Nitrogen is one of the most important nutrients for plant growth and a major constituent of proteins that regulate photosynthetic and respiratory processes. However, a comprehensive global analysis of nitrogen allocation in leaves for major processes with respect to different plant functional types (PFTs) is currently lacking. This study integrated observations from global databases with photosynthesis and respiration models to determine plant-functional-type-specific allocation patterns of leaf nitrogen for photosynthesis (Rubisco, electron transport, light absorption) and respiration (growth and maintenance), and by difference from observed total leaf nitrogen, an unexplained "residual" nitrogen pool. Based on our analysis, crops partition the largest fraction of nitrogen to photosynthesis (57%) and respiration (5%) followed by herbaceous plants (44% and 4%). Tropical broadleaf evergreen trees partition the least to photosynthesis (25%) and respiration (2%) followed by needle-leaved evergreen trees (28% and 3%). In trees (especially needle-leaved evergreen and tropical broadleaf evergreen trees) a large fraction (70% and 73%, respectively) of nitrogen was not explained by photosynthetic or respiratory functions. Compared to crops and herbaceous plants, this large residual pool is hypothesized to emerge from larger investments in cell wall proteins, lipids, amino acids, nucleic acid, CO2 fixation proteins (other than Rubisco), secondary compounds, and other proteins. Our estimates are different from previous studies due to differences in methodology and assumptions used in deriving nitrogen allocation estimates. Unlike previous studies, we integrate and infer nitrogen allocation estimates across multiple PFTs, and report substantial differences in nitrogen allocation across different PFTs. The resulting pattern of nitrogen allocation provides insights on mechanisms that operate at a cellular scale within leaves, and can be integrated with ecosystem models to derive emergent properties of ecosystem productivity at local, regional, and global scales.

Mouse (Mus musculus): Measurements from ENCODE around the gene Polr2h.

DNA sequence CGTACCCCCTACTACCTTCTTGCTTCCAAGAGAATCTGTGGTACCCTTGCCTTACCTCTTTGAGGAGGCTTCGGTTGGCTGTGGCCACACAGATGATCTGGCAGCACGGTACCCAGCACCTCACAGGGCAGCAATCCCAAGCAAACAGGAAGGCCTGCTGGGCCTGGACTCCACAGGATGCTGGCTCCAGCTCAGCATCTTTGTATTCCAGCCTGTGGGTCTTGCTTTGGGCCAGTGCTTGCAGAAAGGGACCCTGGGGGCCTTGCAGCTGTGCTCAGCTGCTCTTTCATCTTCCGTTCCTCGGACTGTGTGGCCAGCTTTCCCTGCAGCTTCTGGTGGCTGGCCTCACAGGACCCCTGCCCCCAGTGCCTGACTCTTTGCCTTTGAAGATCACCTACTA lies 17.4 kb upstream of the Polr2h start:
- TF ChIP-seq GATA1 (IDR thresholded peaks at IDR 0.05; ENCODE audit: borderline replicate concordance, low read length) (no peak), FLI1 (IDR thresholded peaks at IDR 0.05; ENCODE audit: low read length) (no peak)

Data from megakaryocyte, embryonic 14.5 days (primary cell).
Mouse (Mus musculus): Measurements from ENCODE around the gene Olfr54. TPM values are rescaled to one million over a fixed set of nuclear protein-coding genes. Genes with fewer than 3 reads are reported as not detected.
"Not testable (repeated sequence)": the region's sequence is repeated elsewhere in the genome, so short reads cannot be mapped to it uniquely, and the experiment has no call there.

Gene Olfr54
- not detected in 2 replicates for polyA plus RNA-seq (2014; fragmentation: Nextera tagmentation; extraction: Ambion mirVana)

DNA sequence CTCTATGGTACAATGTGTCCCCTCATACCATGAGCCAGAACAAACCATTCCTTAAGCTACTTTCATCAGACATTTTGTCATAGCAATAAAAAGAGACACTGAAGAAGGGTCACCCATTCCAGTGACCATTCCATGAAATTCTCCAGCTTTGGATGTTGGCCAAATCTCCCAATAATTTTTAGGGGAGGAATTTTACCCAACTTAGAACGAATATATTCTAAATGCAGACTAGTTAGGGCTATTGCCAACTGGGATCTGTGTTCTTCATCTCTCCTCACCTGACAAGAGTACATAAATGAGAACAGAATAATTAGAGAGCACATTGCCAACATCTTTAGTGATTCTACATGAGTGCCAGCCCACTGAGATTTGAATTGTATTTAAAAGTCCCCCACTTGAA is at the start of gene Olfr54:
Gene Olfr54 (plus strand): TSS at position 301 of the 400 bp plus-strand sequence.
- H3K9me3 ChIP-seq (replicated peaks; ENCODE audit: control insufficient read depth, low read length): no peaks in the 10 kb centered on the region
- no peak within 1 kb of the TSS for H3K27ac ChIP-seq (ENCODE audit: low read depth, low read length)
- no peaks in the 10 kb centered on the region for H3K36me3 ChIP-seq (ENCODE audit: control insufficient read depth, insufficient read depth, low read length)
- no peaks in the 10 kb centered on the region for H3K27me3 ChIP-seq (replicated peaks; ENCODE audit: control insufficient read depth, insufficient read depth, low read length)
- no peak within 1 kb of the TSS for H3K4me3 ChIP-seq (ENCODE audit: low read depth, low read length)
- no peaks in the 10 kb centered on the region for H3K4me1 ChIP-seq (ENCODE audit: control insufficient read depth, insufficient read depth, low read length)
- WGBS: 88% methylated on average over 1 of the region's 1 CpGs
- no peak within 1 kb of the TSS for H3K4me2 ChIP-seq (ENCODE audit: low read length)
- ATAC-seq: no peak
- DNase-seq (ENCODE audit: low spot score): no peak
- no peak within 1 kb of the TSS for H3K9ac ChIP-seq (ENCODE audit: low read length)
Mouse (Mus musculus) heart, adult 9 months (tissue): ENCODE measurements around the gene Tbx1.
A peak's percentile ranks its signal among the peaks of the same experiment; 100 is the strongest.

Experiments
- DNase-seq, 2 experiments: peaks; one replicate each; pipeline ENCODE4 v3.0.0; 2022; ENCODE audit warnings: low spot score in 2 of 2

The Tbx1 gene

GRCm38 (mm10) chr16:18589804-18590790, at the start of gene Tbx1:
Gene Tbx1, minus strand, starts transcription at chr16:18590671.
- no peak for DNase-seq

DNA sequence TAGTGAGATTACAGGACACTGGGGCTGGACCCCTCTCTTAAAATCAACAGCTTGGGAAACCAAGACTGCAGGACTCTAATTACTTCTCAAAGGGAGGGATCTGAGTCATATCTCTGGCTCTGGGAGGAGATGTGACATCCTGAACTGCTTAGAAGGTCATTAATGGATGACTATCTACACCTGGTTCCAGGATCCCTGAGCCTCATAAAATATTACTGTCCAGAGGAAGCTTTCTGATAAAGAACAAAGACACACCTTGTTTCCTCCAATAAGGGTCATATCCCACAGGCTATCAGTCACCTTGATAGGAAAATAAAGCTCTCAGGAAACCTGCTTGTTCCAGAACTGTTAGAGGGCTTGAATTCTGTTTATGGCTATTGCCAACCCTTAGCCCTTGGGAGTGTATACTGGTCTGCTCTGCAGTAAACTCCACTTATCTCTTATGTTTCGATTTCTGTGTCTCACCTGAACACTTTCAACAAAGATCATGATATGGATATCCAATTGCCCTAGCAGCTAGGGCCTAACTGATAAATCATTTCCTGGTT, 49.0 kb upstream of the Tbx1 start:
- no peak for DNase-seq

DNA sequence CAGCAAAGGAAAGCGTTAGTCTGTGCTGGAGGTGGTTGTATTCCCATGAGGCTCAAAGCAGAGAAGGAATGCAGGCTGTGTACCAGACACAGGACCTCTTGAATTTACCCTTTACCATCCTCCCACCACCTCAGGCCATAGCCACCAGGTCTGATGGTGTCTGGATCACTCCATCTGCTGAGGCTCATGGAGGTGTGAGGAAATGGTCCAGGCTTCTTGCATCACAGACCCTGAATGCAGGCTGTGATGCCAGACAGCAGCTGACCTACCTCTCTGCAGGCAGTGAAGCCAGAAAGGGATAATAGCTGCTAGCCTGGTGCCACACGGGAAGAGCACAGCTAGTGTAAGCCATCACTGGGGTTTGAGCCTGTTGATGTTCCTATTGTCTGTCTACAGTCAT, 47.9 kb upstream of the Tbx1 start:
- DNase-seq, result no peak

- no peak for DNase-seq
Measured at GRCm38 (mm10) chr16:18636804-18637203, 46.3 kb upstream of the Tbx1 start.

N2 - Nitrogen is one of the most important nutrients for plant growth and a major constituent of proteins that regulate photosynthetic and respiratory processes. However, a comprehensive global analysis of nitrogen allocation in leaves for major processes with respect to different plant functional types (PFTs) is currently lacking. This study integrated observations from global databases with photosynthesis and respiration models to determine plant-functional-type-specific allocation patterns of leaf nitrogen for photosynthesis (Rubisco, electron transport, light absorption) and respiration (growth and maintenance), and by difference from observed total leaf nitrogen, an unexplained "residual" nitrogen pool. Based on our analysis, crops partition the largest fraction of nitrogen to photosynthesis (57%) and respiration (5%) followed by herbaceous plants (44% and 4%). Tropical broadleaf evergreen trees partition the least to photosynthesis (25%) and respiration (2%) followed by needle-leaved evergreen trees (28% and 3%). In trees (especially needle-leaved evergreen and tropical broadleaf evergreen trees) a large fraction (70% and 73%, respectively) of nitrogen was not explained by photosynthetic or respiratory functions. Compared to crops and herbaceous plants, this large residual pool is hypothesized to emerge from larger investments in cell wall proteins, lipids, amino acids, nucleic acid, CO2 fixation proteins (other than Rubisco), secondary compounds, and other proteins. Our estimates are different from previous studies due to differences in methodology and assumptions used in deriving nitrogen allocation estimates. Unlike previous studies, we integrate and infer nitrogen allocation estimates across multiple PFTs, and report substantial differences in nitrogen allocation across different PFTs. The resulting pattern of nitrogen allocation provides insights on mechanisms that operate at a cellular scale within leaves, and can be integrated with ecosystem models to derive emergent properties of ecosystem productivity at local, regional, and global scales.